Second home owners ruined our seaside town… I work 80hr week & live with parents as house prices have TRIPLED in a year | The Sun

WITH its sandy, sickle-shaped shoreline and sprawling clifftop golf course, Nefyn on the north Wales coast is a dream place to live.

Unfortunately for most young locals nowadays, a dream is all it will ever be.

An army of second home owners has sent property prices rocketing way above anything people born and bred in the picture-postcard seaside town could ever afford.

Over the past 12 months, the cost of property in Nefyn has nearly tripled.

And renting? Forget it. Many second home owners have taken their properties off the rental market to chase the more lucrative Airbnb customers.

An online search last week revealed just NINE properties for rent within a 10-mile radius of Nefyn.


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Morgan Jones, who was born and bred in the town, told The Sun how, at the age of 30, he’s forced to live with his parents because he cannot find a property to rent.

Despite working up to 80 hours a week running his own bistro bar in nearby Pwllheli, sky-high prices prevent him from buying a house in his home town.

“I’m desperate to own my own home but it is simply unaffordable,” he said. 

“I can’t rent a place of my own either because there just aren’t any available. 

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Many second home owners have taken their properties off the rental market to chase the more lucrative Airbnb customersCredit:©2023

“The few that come onto the rental market are snapped up immediately. I looked online and there were just a handful, but most of those were about 20 miles away.

“Something has to change in the housing market or there’ll be no locals able to live here.

“I really want to stay here because I love the area, but unless the bistro becomes super successful, which I hope it will, I’ll have to move away.”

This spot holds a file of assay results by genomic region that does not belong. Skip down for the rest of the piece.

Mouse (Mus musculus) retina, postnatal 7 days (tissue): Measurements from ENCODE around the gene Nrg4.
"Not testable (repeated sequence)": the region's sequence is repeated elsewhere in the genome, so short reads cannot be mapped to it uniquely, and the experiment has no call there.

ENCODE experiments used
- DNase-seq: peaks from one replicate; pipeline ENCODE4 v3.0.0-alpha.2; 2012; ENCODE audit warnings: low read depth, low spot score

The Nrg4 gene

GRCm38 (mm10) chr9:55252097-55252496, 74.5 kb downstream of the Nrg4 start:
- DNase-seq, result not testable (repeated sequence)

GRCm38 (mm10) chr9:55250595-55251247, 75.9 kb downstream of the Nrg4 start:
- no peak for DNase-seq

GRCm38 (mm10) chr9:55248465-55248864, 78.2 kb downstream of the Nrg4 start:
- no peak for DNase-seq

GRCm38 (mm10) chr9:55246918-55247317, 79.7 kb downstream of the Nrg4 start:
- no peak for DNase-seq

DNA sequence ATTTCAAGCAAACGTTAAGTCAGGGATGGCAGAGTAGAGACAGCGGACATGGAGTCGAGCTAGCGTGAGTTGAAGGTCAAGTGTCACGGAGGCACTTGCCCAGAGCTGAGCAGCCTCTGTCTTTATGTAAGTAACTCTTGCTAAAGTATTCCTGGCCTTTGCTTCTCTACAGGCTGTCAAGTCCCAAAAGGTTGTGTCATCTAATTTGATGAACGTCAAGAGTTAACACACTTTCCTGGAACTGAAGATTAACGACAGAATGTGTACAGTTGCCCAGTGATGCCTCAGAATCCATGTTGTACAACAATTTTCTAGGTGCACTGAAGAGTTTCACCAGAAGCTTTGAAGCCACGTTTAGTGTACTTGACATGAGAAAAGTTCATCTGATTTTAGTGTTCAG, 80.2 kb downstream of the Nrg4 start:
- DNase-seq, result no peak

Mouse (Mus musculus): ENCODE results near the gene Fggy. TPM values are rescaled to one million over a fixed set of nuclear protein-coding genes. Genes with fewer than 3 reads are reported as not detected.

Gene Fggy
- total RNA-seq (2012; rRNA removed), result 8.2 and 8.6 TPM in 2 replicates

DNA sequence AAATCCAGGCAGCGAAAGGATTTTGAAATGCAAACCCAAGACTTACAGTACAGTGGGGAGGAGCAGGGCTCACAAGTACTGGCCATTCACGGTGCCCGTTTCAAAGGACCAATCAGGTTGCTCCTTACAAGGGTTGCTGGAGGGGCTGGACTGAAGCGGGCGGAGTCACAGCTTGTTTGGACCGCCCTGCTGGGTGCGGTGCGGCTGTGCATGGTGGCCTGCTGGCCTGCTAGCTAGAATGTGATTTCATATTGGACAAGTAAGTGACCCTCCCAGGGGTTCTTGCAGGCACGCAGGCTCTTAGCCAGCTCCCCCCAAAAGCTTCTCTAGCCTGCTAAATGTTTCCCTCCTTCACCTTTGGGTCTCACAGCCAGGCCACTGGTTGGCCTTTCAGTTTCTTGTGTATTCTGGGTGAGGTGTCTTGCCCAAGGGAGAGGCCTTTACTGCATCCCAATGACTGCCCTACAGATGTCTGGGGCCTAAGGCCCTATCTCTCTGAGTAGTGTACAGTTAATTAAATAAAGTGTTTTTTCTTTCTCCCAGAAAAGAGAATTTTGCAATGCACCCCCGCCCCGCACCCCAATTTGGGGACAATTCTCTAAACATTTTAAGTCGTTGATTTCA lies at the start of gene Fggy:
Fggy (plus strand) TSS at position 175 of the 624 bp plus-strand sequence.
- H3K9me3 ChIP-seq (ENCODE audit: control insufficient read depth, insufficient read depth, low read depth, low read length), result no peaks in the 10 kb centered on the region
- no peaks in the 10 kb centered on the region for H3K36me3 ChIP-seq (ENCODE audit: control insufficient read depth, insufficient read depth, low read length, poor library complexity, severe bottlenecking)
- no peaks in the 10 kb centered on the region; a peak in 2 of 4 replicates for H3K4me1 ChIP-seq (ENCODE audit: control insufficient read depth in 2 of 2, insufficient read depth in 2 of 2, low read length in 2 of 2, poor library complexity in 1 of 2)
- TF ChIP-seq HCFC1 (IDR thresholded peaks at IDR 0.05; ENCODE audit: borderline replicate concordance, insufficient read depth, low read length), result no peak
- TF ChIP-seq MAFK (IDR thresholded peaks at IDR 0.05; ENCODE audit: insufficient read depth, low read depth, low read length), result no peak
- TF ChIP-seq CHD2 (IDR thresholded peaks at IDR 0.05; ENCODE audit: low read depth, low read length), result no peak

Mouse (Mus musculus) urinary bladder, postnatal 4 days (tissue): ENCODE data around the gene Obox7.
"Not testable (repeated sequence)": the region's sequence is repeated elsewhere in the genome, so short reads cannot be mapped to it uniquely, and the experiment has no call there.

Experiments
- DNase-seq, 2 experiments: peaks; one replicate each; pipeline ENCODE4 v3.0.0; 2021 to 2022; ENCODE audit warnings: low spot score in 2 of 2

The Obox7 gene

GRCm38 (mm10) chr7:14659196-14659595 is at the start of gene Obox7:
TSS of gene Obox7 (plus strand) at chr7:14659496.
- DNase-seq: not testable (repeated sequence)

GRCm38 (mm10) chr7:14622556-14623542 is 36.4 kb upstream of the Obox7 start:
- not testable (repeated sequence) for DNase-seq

The dearth of available homes – for rent or purchase – at prices locals can afford is driving many away from their home town in search of places they can afford.

I’m desperate to own my own home but it is simply unaffordable… Something has to change in the housing market or there’ll be no locals able to live here

This exodus is turning Nefyn into a ghost town for most of the year. 

Over the long winter months many of the homes stand empty, and hospitality businesses have become increasingly seasonal.

Despite this property prices show little sign of flagging. 

Research compiled by Rightmove in February this year revealed Nefyn had seen values rise by a staggering 175 per cent in the previous 12 months. 

The average price of a property in Nefyn now stands at £576,333 – way beyond what most local young people, or indeed those of any age, can afford.

'So unfair'

Local resident Cerys, 24, earns £15 an hour pulling pints behind the bar at a pub in the town and says she has “no chance” of owning her home.

“I’ll never be able to save enough for a deposit and, even if I could, I won’t get a big enough mortgage to buy anything around here,” she says.

“Second home owners have sent prices spiralling upwards out of local people’s reach, but we’re the lifeblood of the town.

“If everyone like me leaves Nefyn in search of affordable housing, who’s going to serve these second home owners and Airbnb-ers their beer?

“It’s just so unfair. I’ve lived here all my life but I’ll probably have to move away soon because I want my own house or flat, instead of living with my parents like I have to now.”


Chris, 32, faces a similar dilemma. The van driver, who has two young sons, said: “It breaks my heart that I can’t buy a home for my family, even though I earn decent money.